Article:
Seeking Leaders for Global Change

Spotlight On: UNAIDS, a champion of women, girls and at-risk populations

Written by Mission Talent Team


Mission Talent is currently searching for the new Regional Support Team for East and Southern Africa to join UNAIDS at an exciting time of change and transformation within the organisation. As part of our search process, we took some time to find out more about UNAIDS current work and vision.

UNAIDS champions the rights of girls and women and key populations—gay men, men who have sex with men, sex workers, transgender people, people who inject drugs, prisoners and other incarcerated people and migrants—to ensure that they can access the HIV services they need. Their motto is to “leave no one behind”.

During the COVID-19 pandemic, UNAIDS has called on governments to protect human rights and address gender-based violence and has made it clear that sexual and reproductive health services should be recognised as essential services. A new UNAIDS report shows how governments can confront the gendered and discriminatory impacts of COVID-19.

UNAIDS  leads the global effort to end AIDS as a public health threat by 2030 as part of the Sustainable Development Goals. Launched in 1996, it draws on the experience and expertise of 11 United Nations system Cosponsors and is the only United Nations entity with civil society represented on its governing body.  UNAIDS provides the strategic direction, advocacy, coordination and technical support needed to catalyse and connect leadership from governments, the private sector and communities to deliver life-saving HIV services.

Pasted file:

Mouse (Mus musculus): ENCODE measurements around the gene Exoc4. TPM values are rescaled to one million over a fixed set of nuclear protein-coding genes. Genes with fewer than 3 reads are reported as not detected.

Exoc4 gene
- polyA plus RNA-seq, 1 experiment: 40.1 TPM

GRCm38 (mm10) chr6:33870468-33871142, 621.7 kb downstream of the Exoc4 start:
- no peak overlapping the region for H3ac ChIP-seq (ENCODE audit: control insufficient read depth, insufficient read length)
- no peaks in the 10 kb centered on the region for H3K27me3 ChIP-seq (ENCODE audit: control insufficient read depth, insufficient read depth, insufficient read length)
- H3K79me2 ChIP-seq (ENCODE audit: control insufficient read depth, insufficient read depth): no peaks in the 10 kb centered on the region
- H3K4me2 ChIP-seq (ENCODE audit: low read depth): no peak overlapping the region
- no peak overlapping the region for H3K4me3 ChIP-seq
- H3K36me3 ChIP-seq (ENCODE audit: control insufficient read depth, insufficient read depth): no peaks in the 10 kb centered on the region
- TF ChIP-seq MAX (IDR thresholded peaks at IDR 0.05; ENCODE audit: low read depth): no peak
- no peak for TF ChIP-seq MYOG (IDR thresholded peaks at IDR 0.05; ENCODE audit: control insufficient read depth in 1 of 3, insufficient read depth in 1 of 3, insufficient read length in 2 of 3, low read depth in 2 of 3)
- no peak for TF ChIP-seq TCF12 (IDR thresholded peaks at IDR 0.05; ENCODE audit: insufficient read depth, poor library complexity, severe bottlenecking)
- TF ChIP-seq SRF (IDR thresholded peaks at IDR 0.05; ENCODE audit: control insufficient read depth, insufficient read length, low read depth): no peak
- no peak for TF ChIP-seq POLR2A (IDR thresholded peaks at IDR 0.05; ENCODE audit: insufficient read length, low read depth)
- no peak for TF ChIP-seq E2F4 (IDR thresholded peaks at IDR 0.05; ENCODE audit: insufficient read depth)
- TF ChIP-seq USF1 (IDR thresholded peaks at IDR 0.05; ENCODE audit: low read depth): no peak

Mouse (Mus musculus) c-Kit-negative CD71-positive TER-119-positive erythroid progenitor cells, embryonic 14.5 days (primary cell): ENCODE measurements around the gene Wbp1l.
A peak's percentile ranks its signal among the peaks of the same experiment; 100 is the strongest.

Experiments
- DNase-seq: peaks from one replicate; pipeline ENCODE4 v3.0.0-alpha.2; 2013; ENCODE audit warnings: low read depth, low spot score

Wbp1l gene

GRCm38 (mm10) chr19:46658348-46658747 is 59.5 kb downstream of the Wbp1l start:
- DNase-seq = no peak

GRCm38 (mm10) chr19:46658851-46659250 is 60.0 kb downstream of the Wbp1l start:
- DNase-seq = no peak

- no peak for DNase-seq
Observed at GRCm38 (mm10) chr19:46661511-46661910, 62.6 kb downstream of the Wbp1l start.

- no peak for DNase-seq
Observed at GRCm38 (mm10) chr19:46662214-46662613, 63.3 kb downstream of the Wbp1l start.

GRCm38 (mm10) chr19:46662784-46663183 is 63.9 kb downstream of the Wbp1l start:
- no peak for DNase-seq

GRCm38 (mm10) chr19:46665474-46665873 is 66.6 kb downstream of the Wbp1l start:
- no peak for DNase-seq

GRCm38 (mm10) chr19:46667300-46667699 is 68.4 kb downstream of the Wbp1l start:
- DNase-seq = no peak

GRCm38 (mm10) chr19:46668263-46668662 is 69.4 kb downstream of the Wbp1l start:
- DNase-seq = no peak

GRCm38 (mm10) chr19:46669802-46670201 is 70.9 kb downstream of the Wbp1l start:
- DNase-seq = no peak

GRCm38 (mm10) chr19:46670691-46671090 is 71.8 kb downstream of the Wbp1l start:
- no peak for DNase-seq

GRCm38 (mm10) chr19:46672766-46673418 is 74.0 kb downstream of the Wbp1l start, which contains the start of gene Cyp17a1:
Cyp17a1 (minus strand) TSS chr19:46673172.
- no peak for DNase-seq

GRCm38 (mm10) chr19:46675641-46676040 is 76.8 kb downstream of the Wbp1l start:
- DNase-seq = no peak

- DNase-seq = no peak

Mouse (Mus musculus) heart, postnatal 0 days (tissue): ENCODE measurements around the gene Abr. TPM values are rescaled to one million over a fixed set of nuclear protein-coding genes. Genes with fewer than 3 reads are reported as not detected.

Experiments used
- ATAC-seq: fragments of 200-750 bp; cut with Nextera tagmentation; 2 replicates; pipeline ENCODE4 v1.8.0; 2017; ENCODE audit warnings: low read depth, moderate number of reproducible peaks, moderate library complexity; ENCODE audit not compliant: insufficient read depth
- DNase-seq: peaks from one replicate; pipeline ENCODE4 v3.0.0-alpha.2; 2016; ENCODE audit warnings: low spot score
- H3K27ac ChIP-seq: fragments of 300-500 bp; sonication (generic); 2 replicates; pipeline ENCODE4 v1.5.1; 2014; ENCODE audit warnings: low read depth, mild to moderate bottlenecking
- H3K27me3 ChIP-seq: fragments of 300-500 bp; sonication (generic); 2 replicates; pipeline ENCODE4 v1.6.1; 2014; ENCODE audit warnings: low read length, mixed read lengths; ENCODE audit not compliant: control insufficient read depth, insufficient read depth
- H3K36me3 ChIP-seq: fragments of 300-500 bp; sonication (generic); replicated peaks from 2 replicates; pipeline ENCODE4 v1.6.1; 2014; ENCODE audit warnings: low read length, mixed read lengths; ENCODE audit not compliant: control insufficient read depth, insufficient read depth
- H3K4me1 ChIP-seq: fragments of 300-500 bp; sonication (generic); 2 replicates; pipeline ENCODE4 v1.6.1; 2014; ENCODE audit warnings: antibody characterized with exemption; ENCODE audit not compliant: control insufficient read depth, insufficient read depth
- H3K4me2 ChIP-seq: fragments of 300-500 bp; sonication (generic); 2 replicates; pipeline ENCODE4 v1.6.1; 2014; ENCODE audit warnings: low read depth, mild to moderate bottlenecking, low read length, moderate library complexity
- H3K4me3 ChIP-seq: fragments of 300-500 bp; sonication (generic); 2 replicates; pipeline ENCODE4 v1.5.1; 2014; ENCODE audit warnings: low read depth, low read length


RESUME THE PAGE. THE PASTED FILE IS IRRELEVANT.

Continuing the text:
In 2014, UNAIDS launched the 90-90-90 initiative that is working to ensure that by 2020, 30 million people have access to treatment through meeting the 90–90–90 targets, whereby 90% of people living with HIV know their HIV status, 90% of people who know their HIV-positive status are accessing treatment and 90% of people on treatment have suppressed viral loads. In 2016, UNAIDS laid out Fast-Track commitments enshrined in the United Nations Political Declaration on Ending AIDS, to:

  • Reduce new HIV infections to fewer than 500 000 by 2020.
  • Reduce AIDS-related deaths to fewer than 500 000 by 2020.
  • Eliminate HIV-related stigma and discrimination by 2020.

It is expected that the next High-Level Meeting of the UN General Assembly on HIV and AIDS will take place in 2021, and produce a new political direction that will guide the organisation. 

The key to UNAIDS success is working with communities and civil society, ensuring that communities are empowered to engage, own and direct HIV programmes and promote the full inclusion of civil society. This has extended the reach and reduced the costs of response. The UNAIDS Secretariat has offices in 70 countries, with 70% of its staff based in the field. 

Mission Talent Team